Wood, in the strict sense, is yielded by trees, which increase in diameter by the formation, between the existing wood and the inner bark, of new woody layers which envelop the entire stem, living branches, and roots. This process is known as secondary growth; it is the result of cell division in the vascular cambium, a lateral meristem, and subsequent expansion of the new cells. These cells then go on to form thickened secondary cell walls, composed mainly of cellulose, hemicellulose and lignin.
Where the differences between the four seasons are distinct, e.g. New Zealand, growth can occur in a discrete annual or seasonal pattern, leading to growth rings; these can usually be most clearly seen on the end of a log, but are also visible on the other surfaces. If the distinctiveness between seasons is annual (as is the case in equatorial regions, e.g. Singapore), these growth rings are referred to as annual rings. Where there is little seasonal difference growth rings are likely to be indistinct or absent. If the bark of the tree has been removed in a particular area, the rings will likely be deformed as the plant overgrows the scar.
If there are differences within a growth ring, then the part of a growth ring nearest the center of the tree, and formed early in the growing season when growth is rapid, is usually composed of wider elements. It is usually lighter in color than that near the outer portion of the ring, and is known as earlywood or springwood. The outer portion formed later in the season is then known as the latewood or summerwood. However, there are major differences, depending on the kind of wood (see below). If a tree grows all its life in the open and the conditions of soil and site remain unchanged, it will make its most rapid growth in youth, and gradually decline. The annual rings of growth are for many years quite wide, but later they become narrower and narrower. Since each succeeding ring is laid down on the outside of the wood previously formed, it follows that unless a tree materially increases its production of wood from year to year, the rings must necessarily become thinner as the trunk gets wider.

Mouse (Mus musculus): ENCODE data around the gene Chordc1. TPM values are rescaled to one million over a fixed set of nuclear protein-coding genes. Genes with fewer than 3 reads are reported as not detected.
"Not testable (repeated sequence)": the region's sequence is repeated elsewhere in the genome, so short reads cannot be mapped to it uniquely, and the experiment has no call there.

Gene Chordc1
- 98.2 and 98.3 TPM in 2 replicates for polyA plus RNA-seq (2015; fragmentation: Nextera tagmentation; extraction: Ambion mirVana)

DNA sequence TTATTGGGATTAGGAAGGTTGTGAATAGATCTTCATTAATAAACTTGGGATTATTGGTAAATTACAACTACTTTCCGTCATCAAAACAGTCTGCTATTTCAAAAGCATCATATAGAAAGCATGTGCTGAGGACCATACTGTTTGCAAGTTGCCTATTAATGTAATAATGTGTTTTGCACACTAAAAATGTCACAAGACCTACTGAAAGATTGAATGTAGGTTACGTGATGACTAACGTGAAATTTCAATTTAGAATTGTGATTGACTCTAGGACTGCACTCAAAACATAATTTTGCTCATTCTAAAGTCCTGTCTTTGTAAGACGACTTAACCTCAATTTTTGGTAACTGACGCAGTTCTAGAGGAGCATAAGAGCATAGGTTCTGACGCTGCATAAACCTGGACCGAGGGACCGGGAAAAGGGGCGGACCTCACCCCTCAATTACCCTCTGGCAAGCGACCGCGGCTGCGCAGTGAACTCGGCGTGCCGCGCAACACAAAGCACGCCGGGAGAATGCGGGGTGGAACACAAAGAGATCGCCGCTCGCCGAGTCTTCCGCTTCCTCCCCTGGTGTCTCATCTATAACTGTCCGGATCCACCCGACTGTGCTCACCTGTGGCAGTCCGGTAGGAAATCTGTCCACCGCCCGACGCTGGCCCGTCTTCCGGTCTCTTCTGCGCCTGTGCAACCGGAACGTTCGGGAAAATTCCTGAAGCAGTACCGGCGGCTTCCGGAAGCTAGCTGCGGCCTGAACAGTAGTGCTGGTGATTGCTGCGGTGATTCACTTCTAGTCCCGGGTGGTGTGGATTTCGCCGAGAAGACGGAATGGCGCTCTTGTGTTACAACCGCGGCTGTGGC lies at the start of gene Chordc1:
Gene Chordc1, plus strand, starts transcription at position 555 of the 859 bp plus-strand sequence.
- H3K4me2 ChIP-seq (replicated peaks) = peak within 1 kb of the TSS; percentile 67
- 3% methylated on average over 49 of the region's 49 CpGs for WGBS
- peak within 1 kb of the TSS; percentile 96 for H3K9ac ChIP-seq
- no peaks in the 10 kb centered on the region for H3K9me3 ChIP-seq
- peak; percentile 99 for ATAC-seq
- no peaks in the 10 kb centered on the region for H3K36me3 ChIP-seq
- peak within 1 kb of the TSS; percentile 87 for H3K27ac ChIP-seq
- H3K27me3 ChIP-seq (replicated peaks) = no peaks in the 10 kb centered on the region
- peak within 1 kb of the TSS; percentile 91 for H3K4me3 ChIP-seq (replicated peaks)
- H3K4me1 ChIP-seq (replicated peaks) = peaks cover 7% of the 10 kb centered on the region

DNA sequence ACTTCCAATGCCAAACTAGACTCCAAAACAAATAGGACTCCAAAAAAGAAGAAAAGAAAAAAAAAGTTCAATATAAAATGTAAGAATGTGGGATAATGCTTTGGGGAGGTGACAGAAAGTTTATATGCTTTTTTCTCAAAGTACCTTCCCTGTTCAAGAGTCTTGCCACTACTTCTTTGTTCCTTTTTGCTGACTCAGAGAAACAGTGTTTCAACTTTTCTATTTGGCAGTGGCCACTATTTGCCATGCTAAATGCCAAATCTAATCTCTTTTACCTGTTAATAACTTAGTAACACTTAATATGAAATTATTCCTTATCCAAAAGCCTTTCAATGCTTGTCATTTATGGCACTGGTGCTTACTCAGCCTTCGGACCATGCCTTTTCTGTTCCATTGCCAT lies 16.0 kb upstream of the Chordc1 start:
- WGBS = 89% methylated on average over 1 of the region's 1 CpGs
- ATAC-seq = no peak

Knots do not necessarily influence the stiffness of structural timber, this will depend on the size and location. Stiffness and elastic strength are more dependent upon the sound wood than upon localized defects. The breaking strength is very susceptible to defects. Sound knots do not weaken wood when subject to compression parallel to the grain.In some decorative applications, wood with knots may be desirable to add visual interest. In applications where wood is painted, such as skirting boards, fascia boards, door frames and furniture, resins present in the timber may continue to ‘bleed’ through to the surface of a knot for months or even years after manufacture and show as a yellow or brownish stain. A knot primer paint or solution (knotting), correctly applied during preparation, may do much to reduce this problem but it is difficult to control completely, especially when using mass-produced kiln-dried timber stocks.